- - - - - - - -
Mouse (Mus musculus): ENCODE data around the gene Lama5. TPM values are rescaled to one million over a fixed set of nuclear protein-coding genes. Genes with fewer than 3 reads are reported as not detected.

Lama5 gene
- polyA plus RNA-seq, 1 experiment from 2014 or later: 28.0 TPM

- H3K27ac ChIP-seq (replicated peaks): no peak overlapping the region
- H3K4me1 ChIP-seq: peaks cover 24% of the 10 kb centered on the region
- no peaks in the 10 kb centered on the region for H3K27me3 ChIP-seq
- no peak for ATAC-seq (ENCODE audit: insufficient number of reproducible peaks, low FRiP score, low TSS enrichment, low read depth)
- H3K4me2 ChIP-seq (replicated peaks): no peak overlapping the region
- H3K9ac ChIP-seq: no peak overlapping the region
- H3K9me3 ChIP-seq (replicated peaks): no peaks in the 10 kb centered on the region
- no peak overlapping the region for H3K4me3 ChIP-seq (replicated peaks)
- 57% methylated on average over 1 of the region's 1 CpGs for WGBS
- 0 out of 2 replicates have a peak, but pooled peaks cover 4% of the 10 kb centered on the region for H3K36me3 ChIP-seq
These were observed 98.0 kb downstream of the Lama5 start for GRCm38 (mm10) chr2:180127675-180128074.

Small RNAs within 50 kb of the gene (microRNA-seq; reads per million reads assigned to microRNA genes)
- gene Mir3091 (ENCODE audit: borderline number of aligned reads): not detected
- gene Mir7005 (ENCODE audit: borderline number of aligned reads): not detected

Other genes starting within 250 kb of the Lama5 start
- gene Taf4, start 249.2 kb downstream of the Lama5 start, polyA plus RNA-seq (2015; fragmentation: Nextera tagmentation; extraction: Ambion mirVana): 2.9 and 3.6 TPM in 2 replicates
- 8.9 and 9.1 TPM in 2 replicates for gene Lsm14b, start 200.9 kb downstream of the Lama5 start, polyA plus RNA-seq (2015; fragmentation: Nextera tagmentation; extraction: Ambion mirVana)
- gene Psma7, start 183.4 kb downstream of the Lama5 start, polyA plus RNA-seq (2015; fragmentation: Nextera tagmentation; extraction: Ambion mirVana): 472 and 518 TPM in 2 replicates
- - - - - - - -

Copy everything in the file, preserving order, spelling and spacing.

Mouse (Mus musculus): ENCODE data around the gene Lama5. TPM values are rescaled to one million over a fixed set of nuclear protein-coding genes. Genes with fewer than 3 reads are reported as not detected.

Lama5 gene
- polyA plus RNA-seq, 1 experiment from 2014 or later: 28.0 TPM

- H3K27ac ChIP-seq (replicated peaks): no peak overlapping the region
- H3K4me1 ChIP-seq: peaks cover 24% of the 10 kb centered on the region
- no peaks in the 10 kb centered on the region for H3K27me3 ChIP-seq
- no peak for ATAC-seq (ENCODE audit: insufficient number of reproducible peaks, low FRiP score, low TSS enrichment, low read depth)
- H3K4me2 ChIP-seq (replicated peaks): no peak overlapping the region
- H3K9ac ChIP-seq: no peak overlapping the region
- H3K9me3 ChIP-seq (replicated peaks): no peaks in the 10 kb centered on the region
- no peak overlapping the region for H3K4me3 ChIP-seq (replicated peaks)
- 57% methylated on average over 1 of the region's 1 CpGs for WGBS
- 0 out of 2 replicates have a peak, but pooled peaks cover 4% of the 10 kb centered on the region for H3K36me3 ChIP-seq
These were observed 98.0 kb downstream of the Lama5 start for GRCm38 (mm10) chr2:180127675-180128074.

Small RNAs within 50 kb of the gene (microRNA-seq; reads per million reads assigned to microRNA genes)
- gene Mir3091 (ENCODE audit: borderline number of aligned reads): not detected
- gene Mir7005 (ENCODE audit: borderline number of aligned reads): not detected

Other genes starting within 250 kb of the Lama5 start
- gene Taf4, start 249.2 kb downstream of the Lama5 start, polyA plus RNA-seq (2015; fragmentation: Nextera tagmentation; extraction: Ambion mirVana): 2.9 and 3.6 TPM in 2 replicates
- 8.9 and 9.1 TPM in 2 replicates for gene Lsm14b, start 200.9 kb downstream of the Lama5 start, polyA plus RNA-seq (2015; fragmentation: Nextera tagmentation; extraction: Ambion mirVana)
- gene Psma7, start 183.4 kb downstream of the Lama5 start, polyA plus RNA-seq (2015; fragmentation: Nextera tagmentation; extraction: Ambion mirVana): 472 and 518 TPM in 2 replicates